“I have listened to the voice of Yahweh my God.” In this context, the word “listened” also has the meaning “obeyed.” The man listened to and obeyed the commands of Yahweh, which is certainly the wise way to live.

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Deu 26:15

“Look down from your holy habitation, from heaven, and bless your people.” This is a short but heartfelt and powerful prayer. People should regularly pray for God to bless the land they live on and the people of the land.

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Deu 26:16(top)
Deu 26:17

“Today you have declared Yahweh to be your God, and that you will walk in his ways.” The wording of Deuteronomy 26:17-19 show that what has now happened that day in the camp of Israel is that the people have renewed their covenant with God. The disobedient and grumbling generation that came out of Egypt had died off, and God was now dealing with a new generation that would soon be under Joshua’s leadership because Moses would die this month. In this renewal of the covenant God made at Sinai (Exod. 24), God restates that He will bless the people and set Israel above the nations, and Israel will be a treasured possession to Him; and the people of Israel restated that they will listen to and obey the Law, the words of Yahweh. That Israel renewed their covenant with God that day explains the “today” language in this chapter and the next (cp. Deut. 27:9), and is said to be a cutting of a covenant in Deuteronomy 29:1.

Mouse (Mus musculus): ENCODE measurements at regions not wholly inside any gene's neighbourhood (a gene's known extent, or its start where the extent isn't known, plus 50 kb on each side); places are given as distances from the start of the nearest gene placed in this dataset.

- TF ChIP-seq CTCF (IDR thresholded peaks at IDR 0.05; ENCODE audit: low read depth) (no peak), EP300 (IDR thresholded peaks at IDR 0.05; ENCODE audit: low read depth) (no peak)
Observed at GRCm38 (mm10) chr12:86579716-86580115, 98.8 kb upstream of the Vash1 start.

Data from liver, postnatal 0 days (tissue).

“and listen to his voice.” The word “listen” also means “obey,” the Hebrew word has both meanings. The people of Israel declared that they would listen to God and obey Him, and believers today should do the same.

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Deu 26:18(top)
Deu 26:19

“and in name.” The word “name” refers to reputation and fame. If Israel will obey the commands of God, He will bless them in such a way that everyone else will see it and thus hopefully be drawn to Him too.

“as he has spoken.” Some versions have “as he has promised,” because generally when God says something about what He will do in the future, His statement has the force of a promise because He never lies. However, what He says is often conditional depending on how the other party involved acts. In this case we see that God intended to elevate Israel, but she behaved so wickedly that for most of history He abandoned those plans.